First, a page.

If you would like to see how these can be used in the classroom, check out Kelly's blog post.


Here’s what you need to do for this giveaway:

Stop by each blog to read about all the magic that has been spread around classrooms near and far!

Enter to win each blogger’s resource using the raffle below.  Each blog is showcasing the same Rafflecopter, so you can just add entries as you go! 

While you are at each blog, if you’re not a blog follower already, sign on to follow!  (You can earn bonus entries for following all blogs once you unlock the additional entries.)

Again, a total of 14 winners will be named!   Each blog will award a winner.  That individual will receive the prize listed at that blog!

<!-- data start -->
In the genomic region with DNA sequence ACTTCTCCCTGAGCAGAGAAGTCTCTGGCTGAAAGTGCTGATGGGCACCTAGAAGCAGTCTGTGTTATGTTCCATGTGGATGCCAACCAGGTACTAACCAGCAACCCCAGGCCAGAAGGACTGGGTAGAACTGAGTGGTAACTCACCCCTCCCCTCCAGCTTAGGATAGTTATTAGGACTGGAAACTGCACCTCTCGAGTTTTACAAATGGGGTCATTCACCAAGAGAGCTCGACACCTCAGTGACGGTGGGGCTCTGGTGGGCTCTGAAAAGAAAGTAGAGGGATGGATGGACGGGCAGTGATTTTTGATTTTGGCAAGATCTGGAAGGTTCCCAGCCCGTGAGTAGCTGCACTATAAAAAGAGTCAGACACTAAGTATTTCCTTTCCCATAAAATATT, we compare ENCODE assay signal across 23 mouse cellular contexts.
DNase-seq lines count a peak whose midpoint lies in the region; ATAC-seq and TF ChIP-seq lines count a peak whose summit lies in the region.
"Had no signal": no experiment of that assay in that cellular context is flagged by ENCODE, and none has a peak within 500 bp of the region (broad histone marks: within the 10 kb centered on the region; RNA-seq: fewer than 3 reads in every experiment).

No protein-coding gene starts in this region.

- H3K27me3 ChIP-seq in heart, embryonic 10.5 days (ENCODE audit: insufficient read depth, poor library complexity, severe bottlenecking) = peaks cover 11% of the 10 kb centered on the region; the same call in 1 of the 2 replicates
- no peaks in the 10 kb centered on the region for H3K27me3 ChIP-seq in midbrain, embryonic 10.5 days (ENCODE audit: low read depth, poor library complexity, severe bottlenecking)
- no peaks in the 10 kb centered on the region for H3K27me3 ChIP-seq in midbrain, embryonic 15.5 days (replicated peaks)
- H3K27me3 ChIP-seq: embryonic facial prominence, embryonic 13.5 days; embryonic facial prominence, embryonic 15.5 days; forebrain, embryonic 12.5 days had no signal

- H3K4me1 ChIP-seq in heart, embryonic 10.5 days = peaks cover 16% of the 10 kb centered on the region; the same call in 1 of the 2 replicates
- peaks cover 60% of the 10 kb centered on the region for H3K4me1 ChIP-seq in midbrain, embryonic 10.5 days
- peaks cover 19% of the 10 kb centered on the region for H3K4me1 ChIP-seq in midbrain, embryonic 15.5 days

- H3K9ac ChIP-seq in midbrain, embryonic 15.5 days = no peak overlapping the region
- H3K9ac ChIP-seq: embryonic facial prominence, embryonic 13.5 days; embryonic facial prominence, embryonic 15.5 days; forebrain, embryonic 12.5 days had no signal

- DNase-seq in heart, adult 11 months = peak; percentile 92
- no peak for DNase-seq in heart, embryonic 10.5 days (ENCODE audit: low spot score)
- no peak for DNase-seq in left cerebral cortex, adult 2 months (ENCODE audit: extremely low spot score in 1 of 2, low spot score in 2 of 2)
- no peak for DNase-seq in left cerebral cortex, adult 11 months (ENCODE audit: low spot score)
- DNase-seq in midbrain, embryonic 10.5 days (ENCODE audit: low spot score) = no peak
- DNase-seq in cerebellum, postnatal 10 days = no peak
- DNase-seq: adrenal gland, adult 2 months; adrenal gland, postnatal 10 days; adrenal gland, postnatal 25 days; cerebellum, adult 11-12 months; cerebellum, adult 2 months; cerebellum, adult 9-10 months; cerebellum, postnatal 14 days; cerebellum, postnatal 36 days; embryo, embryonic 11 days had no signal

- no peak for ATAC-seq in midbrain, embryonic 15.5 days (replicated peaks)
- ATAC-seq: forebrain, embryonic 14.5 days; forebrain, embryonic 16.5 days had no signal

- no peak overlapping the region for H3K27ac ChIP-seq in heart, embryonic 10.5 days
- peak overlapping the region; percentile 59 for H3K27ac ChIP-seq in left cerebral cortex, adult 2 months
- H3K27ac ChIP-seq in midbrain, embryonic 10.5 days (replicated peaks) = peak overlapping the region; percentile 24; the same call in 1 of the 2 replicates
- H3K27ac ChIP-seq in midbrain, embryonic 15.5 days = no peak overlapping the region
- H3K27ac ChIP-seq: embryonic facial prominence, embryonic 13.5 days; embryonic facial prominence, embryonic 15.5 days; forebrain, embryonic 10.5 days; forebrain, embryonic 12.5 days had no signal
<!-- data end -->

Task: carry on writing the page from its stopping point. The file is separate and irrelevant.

Here’s the list of blogs to visit: 
Swap Stop A
Teaching FourthTeaching with Blonde Ambition

Swap Stop B 
Fifth in the Middlehttp://thebrownbagteacher.blogspot.com/

Swap Stop C 
http://iheartrecess.blogspot.com/http://middlegradesmaven.blogspot.com/

Swap Stop D 
http://crafting-connections.blogspot.com/http://www.theteacherstudio.com/

Swap Stop E 
http://createteachandshare.blogspot.com/http://teachingtoinspirein5th.blogspot.com/

Swap Stop F 
One Lesson at a Timehttp://www.commoncoreandsomuchmore.com/

Swap Stop G 
Photobuckethttp://www.thesciencepenguin.com/

a Rafflecopter giveaway
Well, friends, here’s the blogosphere sending a little magic your way this May! :)